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What’s the link between Rx management and reducing hospital readmission rates?


What’s the connection between poor medication management and the failure of many older Americans to avoid sliding right back into the hospital just weeks after being discharged and sent home? And who wants to know?

The National Association of Chain Drug Stores Foundation and the Cardinal Health Foundation, to name two of the groups looking for answers. NACDS and Cardinal have teamed up to spur research into the link between effective medication management and adherence on the one hand, and improved patient outcomes — measured by hospital readmission rates for post-discharge patients — on the other.

NACDS and Cardinal announced last week that they would provide up to $1.2 million in grants to study the link between medications and hospital readmission rates. The grants, each worth up to $600,000, would fund research into “the impact of integrating pharmacist-provided medication management services into the hospital discharge process,” NACDS announced in a request for proposals [RFP] to would-be researchers.

“Specifically, the research will focus on patients with pneumonia, heart failure, acute myocardial infarctions or other common conditions to gauge the impact of medication management on readmission rates at 30-, 60- and 180-days after discharge from the hospital and on adherence to discharge medications 180 days after leaving the hospital,” the group announced.

The deadline for proposals is Sept. 20, with award announcements to come in mid-December.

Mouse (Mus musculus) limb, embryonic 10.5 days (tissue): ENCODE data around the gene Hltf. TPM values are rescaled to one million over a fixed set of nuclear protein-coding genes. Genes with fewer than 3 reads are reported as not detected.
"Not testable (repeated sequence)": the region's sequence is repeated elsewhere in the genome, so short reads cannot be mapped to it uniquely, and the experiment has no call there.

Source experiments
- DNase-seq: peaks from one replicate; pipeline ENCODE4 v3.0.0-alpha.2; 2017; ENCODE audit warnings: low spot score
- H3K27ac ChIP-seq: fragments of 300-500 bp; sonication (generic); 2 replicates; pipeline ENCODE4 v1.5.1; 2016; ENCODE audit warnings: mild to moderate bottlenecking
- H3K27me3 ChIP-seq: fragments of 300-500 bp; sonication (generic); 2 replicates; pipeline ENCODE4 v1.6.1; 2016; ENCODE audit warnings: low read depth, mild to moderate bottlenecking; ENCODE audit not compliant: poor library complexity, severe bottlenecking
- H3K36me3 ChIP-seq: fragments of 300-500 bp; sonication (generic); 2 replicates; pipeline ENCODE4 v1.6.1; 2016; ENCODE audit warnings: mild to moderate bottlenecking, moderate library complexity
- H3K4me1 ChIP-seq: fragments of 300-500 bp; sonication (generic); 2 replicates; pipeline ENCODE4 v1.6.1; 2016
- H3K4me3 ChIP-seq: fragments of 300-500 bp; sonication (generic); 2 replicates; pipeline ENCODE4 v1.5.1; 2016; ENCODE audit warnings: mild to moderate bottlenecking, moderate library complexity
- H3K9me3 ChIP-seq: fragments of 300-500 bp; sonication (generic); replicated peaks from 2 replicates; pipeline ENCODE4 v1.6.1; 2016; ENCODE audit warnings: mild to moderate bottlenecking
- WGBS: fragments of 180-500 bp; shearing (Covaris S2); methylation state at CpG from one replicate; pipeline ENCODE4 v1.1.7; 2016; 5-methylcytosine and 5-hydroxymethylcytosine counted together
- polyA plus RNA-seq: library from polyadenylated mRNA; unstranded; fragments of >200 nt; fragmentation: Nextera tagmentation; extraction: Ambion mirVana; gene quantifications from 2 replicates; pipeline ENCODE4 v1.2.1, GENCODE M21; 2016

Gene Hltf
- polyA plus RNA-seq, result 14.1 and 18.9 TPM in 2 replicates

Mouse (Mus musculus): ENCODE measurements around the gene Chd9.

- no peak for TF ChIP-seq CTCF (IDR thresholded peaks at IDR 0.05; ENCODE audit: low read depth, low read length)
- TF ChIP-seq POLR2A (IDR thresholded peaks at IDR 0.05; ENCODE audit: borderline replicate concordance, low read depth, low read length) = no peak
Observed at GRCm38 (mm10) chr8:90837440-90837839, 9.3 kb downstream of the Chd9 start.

It’s a big issue, and it’s worth some serious research. “Too often, hospital discharges lead to a revolving door of readmissions. Nearly 1-in-5 Medicare patients are readmitted to a hospital within 30 days of discharge, leading to $26 billion in wasted healthcare resources annually,” said NACDS Foundation president Kathleen Jaeger.

It’s no secret that “Medication nonadherence and adverse events attributed to medications are a leading cause of hospital readmissions,” as Jaeger noted — or that “medication reconciliation, adherence to discharge medications and longitudinally tracking medication use as patients move into the community are critical to improve patient health.”

Sounds like a job for both the hospital and the community pharmacist. Is there an opportunity for both to work more closely together to improve patient outcomes and reduce readmission rates? As always, your input is welcome.


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